Jeff, yes, people do derive meaning from religion. However, this does not make sports like religion, nor does it counter anything I’ve said. That is, people derive meaning from plenty of things. A lot of people enjoy a quiet walk in the woods. Is that just like religion, too? Moreover, some arguments against religion need to focus on the meaning it gives to me. For instance, if I want to say that religion serves no purpose, I will have made a false statement. However, if I take into account the meaning people get from religion, I can argue that religion serves no overall good purpose. From there the argument can advance to which is more important, the meaning people derive from religion or its real world effects.

    Your second point doesn’t make any sense. I can agree that God probably isn’t real, but how is a sports game not real? Are you suggesting that the Red Sox did not beat the Angels 7-2 in the 1999 game I saw? Was it all just a fantasy?

    On your third paragraph: I agree that sports are not important to some people. If you see them as only a game, that’s fine. But that doesn’t mean they aren’t important to others. Let’s look at odd pet owners. A snake means little to nothing to me from a personal value perspective. I’m guessing you feel the same way. But what about a person who devotes his life to snake handling? I bet it isn’t just meaningless thing that has nothing to do with life for him. It’s the same with sports.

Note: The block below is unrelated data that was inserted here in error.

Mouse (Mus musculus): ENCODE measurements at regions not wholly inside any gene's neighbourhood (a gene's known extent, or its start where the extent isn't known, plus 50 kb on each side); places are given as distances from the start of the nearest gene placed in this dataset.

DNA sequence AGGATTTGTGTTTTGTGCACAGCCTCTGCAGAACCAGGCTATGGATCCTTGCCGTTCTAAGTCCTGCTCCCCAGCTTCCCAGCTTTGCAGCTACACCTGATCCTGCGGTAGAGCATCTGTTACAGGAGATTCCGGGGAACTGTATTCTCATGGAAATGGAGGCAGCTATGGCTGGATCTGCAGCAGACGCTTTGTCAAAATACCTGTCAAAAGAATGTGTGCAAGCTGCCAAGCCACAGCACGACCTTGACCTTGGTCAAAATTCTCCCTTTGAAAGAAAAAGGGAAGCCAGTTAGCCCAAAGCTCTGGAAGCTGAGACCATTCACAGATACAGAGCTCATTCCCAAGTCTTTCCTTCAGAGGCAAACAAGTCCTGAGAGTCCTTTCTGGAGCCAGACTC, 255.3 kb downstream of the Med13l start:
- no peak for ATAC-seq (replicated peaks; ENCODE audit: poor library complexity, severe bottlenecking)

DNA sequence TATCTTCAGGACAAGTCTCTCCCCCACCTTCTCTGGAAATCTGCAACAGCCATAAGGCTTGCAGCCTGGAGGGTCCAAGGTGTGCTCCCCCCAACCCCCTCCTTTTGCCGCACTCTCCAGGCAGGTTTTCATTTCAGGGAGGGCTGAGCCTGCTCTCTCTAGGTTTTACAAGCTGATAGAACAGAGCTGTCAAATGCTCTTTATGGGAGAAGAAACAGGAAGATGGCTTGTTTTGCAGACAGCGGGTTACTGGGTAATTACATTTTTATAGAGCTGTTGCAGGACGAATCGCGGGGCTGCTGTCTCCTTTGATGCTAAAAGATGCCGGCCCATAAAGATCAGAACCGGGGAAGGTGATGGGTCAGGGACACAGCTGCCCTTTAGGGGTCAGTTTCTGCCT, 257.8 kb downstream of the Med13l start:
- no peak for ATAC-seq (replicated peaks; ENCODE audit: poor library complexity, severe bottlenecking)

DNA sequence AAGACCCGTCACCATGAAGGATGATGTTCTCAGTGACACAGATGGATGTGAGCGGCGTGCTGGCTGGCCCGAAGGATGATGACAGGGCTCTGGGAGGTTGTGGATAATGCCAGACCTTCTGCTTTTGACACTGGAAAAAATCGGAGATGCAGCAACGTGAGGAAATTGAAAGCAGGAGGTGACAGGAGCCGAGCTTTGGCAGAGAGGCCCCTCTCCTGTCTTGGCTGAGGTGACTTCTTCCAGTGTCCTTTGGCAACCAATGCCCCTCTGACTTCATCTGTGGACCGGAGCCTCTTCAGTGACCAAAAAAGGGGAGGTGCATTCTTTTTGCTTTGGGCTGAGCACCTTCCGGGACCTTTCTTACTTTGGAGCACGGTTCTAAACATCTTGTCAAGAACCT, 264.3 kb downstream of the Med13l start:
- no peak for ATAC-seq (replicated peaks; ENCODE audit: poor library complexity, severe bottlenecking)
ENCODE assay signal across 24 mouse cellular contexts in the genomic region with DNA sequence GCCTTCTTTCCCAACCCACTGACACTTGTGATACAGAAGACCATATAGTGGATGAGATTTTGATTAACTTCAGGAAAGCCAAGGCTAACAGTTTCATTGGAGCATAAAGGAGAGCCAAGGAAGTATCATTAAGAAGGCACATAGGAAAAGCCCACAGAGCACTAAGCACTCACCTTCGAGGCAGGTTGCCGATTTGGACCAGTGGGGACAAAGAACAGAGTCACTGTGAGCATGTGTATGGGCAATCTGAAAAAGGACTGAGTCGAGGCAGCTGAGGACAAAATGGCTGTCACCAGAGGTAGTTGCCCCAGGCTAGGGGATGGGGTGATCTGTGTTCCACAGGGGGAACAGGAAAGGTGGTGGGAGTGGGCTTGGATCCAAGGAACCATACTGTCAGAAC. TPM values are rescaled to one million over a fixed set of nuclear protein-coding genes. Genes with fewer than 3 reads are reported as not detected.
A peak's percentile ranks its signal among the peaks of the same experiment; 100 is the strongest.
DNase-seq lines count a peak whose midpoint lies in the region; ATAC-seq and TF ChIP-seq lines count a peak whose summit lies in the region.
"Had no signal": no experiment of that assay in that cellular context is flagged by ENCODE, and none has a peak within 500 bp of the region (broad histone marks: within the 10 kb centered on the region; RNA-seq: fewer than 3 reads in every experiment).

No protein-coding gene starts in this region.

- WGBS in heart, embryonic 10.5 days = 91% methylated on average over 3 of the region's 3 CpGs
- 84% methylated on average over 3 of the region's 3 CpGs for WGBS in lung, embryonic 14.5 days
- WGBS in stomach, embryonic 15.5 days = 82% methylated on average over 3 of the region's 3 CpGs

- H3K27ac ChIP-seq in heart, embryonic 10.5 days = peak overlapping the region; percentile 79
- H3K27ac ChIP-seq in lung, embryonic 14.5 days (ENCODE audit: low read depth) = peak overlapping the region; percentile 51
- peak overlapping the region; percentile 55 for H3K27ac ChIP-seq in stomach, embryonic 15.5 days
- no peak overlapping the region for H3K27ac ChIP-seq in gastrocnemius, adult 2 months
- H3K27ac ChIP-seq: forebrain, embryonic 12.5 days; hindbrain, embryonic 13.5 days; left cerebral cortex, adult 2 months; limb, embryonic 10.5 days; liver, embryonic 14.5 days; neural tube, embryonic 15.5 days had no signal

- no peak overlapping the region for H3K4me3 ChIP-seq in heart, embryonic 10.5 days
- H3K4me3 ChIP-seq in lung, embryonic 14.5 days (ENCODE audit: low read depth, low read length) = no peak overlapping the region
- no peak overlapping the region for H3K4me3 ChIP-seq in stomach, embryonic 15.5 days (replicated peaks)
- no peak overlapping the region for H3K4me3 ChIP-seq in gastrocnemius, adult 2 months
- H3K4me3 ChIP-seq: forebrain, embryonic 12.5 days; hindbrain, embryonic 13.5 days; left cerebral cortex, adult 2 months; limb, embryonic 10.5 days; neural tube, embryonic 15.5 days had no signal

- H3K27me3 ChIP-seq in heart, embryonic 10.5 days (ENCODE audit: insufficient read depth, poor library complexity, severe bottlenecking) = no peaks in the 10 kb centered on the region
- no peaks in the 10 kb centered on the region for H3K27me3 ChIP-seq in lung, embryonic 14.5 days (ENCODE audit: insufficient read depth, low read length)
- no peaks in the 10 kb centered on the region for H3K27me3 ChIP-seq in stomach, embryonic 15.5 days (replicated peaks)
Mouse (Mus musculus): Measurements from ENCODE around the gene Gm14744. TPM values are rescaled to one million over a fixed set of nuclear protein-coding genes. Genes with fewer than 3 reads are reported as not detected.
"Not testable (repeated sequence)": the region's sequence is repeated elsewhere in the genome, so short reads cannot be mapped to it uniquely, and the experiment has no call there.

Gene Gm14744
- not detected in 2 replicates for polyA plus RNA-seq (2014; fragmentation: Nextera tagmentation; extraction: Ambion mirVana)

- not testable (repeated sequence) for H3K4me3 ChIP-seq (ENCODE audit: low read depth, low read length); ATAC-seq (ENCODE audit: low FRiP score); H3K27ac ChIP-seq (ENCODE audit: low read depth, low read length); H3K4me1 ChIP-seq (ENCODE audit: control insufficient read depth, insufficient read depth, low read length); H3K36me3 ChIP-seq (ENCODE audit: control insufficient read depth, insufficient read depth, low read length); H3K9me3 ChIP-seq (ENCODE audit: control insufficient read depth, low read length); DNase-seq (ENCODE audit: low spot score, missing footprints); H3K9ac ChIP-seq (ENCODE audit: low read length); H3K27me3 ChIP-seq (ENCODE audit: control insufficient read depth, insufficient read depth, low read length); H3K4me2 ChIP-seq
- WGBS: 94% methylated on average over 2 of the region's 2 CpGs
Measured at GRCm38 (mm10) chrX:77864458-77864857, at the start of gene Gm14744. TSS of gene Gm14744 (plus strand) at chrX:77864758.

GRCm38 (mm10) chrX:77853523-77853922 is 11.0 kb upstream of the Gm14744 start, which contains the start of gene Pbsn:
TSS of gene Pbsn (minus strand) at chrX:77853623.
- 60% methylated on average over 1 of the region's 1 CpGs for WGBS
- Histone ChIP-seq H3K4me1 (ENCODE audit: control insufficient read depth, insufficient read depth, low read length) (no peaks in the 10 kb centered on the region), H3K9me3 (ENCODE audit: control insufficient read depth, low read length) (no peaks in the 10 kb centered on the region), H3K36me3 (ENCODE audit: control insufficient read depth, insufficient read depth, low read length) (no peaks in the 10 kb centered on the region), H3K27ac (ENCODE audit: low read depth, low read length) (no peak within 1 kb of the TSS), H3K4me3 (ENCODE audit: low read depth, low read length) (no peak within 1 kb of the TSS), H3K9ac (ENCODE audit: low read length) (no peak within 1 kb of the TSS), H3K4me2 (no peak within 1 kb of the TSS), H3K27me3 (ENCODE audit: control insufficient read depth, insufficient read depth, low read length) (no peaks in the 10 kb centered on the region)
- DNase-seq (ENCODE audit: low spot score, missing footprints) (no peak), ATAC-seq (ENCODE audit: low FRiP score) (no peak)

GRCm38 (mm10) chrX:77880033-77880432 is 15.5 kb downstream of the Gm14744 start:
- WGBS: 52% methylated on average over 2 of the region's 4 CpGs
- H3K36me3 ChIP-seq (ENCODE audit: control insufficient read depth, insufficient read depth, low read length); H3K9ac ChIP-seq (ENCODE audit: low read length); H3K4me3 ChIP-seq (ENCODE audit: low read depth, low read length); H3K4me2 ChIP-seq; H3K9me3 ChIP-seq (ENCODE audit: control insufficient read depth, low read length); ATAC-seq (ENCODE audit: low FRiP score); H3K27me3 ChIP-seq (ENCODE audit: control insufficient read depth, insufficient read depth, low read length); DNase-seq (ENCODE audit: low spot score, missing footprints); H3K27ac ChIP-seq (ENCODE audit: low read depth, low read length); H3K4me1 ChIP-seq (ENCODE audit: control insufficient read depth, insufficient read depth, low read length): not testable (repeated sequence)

They become GENUINELY DEPRESSED over a loss they had nothing to do with and likewise are ELATED when their team wins. I can’t get into that. You might as well get emotional about the weather.

    This betrays a tremendous ignorance on your part. First, it isn’t about who has made a direct contribution. That has never been the issue and if you can’t see that, you shouldn’t even bother participating here. Second, fans are important to a sports team. Home field advantage is tremendously important, and not simply because the home team has less travel. Look at the NFL. When a team has to travel to another stadium, they get a fair amount of rest prior to the game on Sunday. But that doesn’t matter when 75,000 people are pumping up the home team. Having a person or group cheer you on is one of the best performance boosts an athlete can get.

    How does this team really represent BOSTON?

    The only sensible way to be a sports fan is to do so by geographical location and/or connection. This will put some people in a weird spot and others will have to decide between leagues when their city has two teams, but it works for the initial reasoning behind being a fan of a particular team.